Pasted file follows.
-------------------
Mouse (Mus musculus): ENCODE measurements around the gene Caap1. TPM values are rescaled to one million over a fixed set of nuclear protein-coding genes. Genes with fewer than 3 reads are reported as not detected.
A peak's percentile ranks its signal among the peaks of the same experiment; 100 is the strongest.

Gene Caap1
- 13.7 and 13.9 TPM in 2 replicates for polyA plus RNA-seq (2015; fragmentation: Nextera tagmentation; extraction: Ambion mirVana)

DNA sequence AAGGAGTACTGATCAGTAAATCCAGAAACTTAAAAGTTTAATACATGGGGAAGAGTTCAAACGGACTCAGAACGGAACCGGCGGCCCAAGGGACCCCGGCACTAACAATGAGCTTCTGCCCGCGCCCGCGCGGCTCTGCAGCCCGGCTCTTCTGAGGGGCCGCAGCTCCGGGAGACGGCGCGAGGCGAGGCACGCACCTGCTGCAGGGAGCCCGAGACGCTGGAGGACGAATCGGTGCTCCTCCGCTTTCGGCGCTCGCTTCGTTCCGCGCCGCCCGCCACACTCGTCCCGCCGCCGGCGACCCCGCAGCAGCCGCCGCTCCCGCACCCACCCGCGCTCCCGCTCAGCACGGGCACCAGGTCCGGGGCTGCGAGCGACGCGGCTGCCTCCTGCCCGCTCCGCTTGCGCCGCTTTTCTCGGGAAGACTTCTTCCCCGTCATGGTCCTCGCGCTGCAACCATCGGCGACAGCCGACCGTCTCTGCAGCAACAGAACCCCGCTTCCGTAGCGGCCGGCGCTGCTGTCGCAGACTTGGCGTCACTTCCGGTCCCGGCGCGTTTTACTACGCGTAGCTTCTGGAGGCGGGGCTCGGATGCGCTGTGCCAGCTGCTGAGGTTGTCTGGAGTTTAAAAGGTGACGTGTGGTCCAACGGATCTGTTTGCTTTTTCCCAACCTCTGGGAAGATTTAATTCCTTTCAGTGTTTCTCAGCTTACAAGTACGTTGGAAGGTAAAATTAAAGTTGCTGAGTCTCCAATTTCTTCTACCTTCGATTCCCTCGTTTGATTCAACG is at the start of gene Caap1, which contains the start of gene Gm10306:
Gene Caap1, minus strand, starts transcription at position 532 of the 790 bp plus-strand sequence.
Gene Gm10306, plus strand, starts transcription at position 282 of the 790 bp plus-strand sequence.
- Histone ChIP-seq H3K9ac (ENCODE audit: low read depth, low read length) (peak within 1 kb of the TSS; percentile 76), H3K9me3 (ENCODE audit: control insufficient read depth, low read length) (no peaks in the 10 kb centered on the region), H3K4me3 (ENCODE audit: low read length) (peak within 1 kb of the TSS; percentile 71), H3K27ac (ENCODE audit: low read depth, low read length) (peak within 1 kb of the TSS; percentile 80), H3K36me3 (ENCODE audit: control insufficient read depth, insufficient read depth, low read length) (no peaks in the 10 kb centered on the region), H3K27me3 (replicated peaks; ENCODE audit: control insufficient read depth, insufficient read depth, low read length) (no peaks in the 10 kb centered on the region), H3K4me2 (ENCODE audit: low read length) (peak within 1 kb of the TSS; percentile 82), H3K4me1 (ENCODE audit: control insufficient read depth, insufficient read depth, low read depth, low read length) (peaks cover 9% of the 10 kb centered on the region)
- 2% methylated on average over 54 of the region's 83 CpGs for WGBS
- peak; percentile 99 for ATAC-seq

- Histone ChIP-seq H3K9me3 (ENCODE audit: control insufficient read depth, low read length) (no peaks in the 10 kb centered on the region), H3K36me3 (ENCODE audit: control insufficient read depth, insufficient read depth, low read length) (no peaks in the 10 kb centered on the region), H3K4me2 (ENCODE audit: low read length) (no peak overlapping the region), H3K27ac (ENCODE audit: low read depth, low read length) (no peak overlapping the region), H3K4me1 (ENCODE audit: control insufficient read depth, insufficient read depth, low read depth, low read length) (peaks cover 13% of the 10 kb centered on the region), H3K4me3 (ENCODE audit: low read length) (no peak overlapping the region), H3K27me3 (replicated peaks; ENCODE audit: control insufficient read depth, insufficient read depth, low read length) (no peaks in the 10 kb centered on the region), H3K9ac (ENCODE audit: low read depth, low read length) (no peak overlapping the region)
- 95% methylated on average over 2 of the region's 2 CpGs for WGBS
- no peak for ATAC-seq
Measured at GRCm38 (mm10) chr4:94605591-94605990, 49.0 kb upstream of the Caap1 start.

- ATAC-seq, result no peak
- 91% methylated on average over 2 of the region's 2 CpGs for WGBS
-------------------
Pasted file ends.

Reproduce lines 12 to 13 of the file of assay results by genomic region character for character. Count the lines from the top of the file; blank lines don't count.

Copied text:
- 95% methylated on average over 2 of the region's 2 CpGs for WGBS
- no peak for ATAC-seq